NASHVILLE - The morning after the Carolina Hurricanes were thwacked 10-3 by the Washington Capitals in the opening game of the 2019 NHL Prospects Showcase, a pair of Ryans - Suzuki, the Canes' 28th overall selection from this summer, and Warsofsky, the head coach of the prospect team - sat down to digest video.
The first game of the Showcase was eye-opening for Suzuki and much of the young, invite-heavy Hurricanes prospect team. This was a new, more advanced level of quicker, more physical hockey, and they were facing a veteran Capitals squad.
Suzuki didn't have his best game - and neither did the team at large, outside of the handful of players who had professional experience to their name already - but for an 18-year-old dipping his toes into the water at this level, it wasn't all that surprising and certainly not unprecedented.
"He was shocked by it and surprised by it," Warsofsky said. "He's a first-rounder. He's expected to light up the scoresheet, and sometimes it doesn't go that way. It's not that easy. He's a young kid who is learning. He's going to get better and better every day."
What mattered more than Suzuki's performance in the first game was how he would respond the very next day against the Tampa Bay Lightning.
"We're going to dive into the video and try to teach these kids," Warsofsky said after the first game. "Some of these kids haven't been taught the right way to play pro hockey. It takes some time."
Forget dipping his toes. Suzuki jumped right in and swam, leading the way offensively for the Hurricanes with a game-high five points (1g, 4a) in a 7-4 victory. As much as the first game was eye-opening for Suzuki, the second game was just as so because of him.
GAME 2 RECAP | GAME 1 RECAP | SHOWCASE PRIMER | ROSTER (PDF)
"I felt a lot better," he said. "The biggest thing for me was I just had to have a good start. You can't take a breath. That's what coach has been saying. You can't take a breath or they're just going to jump right on you. I think the whole game I just tried to move my feet as much as I could. Everything just clicked."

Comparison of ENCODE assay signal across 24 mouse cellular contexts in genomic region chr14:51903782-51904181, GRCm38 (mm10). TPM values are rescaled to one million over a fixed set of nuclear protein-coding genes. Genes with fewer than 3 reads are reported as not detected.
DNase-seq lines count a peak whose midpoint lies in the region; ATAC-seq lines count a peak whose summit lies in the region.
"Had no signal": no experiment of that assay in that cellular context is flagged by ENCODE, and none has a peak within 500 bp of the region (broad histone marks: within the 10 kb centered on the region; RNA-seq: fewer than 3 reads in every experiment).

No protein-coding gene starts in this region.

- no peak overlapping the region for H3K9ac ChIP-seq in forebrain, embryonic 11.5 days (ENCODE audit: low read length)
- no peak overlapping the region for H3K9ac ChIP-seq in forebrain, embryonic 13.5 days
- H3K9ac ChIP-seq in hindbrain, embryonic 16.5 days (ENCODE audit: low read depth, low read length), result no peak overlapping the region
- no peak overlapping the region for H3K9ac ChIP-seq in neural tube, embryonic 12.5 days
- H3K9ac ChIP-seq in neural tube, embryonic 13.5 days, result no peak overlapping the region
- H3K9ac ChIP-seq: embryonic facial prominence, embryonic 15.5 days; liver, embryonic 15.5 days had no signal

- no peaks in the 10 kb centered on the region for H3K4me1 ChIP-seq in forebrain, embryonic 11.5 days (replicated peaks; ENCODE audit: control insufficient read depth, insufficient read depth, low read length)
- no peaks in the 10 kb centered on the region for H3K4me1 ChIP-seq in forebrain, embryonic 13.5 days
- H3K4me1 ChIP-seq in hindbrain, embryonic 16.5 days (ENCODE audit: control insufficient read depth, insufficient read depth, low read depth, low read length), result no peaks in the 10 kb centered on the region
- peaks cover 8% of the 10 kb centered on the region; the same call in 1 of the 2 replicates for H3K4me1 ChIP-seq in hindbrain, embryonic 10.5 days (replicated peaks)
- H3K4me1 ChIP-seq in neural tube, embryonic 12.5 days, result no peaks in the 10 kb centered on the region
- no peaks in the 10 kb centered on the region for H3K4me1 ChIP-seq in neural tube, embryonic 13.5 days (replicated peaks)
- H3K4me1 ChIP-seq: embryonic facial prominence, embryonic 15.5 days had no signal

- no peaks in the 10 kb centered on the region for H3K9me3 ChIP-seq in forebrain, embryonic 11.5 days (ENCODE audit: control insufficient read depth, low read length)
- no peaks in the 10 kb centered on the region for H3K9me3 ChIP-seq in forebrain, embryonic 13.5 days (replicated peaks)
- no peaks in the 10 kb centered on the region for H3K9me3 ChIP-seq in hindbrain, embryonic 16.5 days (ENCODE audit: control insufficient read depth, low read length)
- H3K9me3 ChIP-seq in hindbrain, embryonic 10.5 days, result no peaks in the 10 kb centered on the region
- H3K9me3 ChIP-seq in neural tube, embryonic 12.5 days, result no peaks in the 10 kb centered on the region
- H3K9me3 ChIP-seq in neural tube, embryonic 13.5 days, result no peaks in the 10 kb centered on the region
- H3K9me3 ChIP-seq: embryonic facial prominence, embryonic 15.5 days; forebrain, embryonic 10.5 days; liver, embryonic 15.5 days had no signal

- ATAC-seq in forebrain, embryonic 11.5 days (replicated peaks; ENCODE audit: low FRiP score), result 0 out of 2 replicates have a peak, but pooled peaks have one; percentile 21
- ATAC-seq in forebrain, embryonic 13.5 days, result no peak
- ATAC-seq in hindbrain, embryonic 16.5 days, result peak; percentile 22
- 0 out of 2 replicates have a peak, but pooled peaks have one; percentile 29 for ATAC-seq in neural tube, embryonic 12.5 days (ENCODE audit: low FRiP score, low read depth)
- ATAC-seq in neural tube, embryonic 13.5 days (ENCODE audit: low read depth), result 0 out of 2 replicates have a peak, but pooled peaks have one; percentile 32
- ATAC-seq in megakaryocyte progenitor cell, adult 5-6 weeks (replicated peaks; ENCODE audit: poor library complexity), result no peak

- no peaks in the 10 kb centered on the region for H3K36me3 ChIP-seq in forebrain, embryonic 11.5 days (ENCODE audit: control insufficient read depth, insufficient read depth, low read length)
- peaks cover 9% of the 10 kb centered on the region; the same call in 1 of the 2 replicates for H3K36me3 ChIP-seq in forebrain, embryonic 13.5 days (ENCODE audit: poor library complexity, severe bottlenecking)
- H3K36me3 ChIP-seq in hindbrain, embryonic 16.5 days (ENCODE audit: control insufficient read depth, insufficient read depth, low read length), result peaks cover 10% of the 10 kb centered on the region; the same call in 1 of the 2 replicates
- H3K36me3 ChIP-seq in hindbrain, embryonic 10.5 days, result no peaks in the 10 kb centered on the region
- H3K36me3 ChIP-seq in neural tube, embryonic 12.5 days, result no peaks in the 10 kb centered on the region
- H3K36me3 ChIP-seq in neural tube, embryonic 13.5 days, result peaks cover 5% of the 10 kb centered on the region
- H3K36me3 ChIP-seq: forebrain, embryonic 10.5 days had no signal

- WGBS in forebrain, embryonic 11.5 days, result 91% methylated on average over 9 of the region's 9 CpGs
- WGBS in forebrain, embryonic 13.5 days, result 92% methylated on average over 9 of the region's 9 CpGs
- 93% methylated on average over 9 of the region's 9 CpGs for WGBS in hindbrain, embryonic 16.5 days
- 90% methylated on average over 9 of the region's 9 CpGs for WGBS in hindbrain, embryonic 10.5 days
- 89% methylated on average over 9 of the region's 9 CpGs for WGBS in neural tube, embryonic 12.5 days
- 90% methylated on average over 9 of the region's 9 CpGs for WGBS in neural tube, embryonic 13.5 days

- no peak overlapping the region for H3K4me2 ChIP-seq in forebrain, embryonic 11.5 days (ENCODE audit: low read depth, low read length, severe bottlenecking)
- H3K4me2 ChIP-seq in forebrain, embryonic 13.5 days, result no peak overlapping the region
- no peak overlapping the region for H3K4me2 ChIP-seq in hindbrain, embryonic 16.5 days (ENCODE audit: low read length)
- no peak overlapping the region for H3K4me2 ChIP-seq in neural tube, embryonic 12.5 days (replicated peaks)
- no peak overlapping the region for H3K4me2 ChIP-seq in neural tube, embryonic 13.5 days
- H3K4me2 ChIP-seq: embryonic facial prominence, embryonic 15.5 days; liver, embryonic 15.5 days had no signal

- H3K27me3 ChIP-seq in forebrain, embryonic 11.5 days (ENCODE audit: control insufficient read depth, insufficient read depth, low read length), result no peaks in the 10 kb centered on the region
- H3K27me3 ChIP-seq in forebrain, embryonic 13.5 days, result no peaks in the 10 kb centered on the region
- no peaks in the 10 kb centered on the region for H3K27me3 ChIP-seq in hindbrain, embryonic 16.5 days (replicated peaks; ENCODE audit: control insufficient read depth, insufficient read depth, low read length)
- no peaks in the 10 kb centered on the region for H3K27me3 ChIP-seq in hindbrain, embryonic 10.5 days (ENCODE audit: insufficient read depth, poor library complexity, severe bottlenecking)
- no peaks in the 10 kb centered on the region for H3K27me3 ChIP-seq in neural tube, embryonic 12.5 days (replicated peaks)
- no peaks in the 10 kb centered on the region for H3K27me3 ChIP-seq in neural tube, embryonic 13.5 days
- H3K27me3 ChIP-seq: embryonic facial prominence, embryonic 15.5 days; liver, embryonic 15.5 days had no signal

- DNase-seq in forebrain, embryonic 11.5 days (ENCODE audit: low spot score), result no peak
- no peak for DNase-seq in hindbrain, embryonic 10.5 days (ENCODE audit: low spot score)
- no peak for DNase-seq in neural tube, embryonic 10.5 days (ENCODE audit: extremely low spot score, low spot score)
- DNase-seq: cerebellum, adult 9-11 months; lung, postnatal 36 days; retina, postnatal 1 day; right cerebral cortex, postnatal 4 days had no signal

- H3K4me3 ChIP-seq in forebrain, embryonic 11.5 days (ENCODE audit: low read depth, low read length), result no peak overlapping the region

From the final whistle on Saturday to the drop of the puck on Sunday, Suzuki elevated his game and flaunted his elite, playmaking skillset that the Hurricanes coveted when they had him ranked just a few spots out of the top 10 on their master draft list.
He played with speed. He played with skill. And, he was rewarded for it.
"He understood what it takes to play at this level," Warsofsky said. "He was proactive with his feet and got going a little bit quicker."
Suzuki used his quick feet to get to a loose puck at the top of the crease in the first period, which opened the scoring in the game. He capped his performance with a trio of assists in the third period.
In the five-player postgame shootout, a confident Suzuki scored on a smooth forehand-backhand move to add to his impressive evening.
His performance was illustrative of his abilities that made him a first-round pick.
"The definition of speed and skill," Director of Player Personnel Darren Yorke said in Vancounver this summer. "You look at a guy who can really drive possession and carry the puck into the offensive zone. He can make plays on both sides of the puck. He's really the definition of the playmaking center that you really covet."
A talented (and 2-0) Nashville Predators prospect squad is up next.
This time, though, Suzuki has a better idea of what to expect and what it will take to be competitive at a higher level.
"The biggest thing is consistency," he said. "You have to work for every puck, every inch you're given out there. I've learned a lot already, and it's only been two days."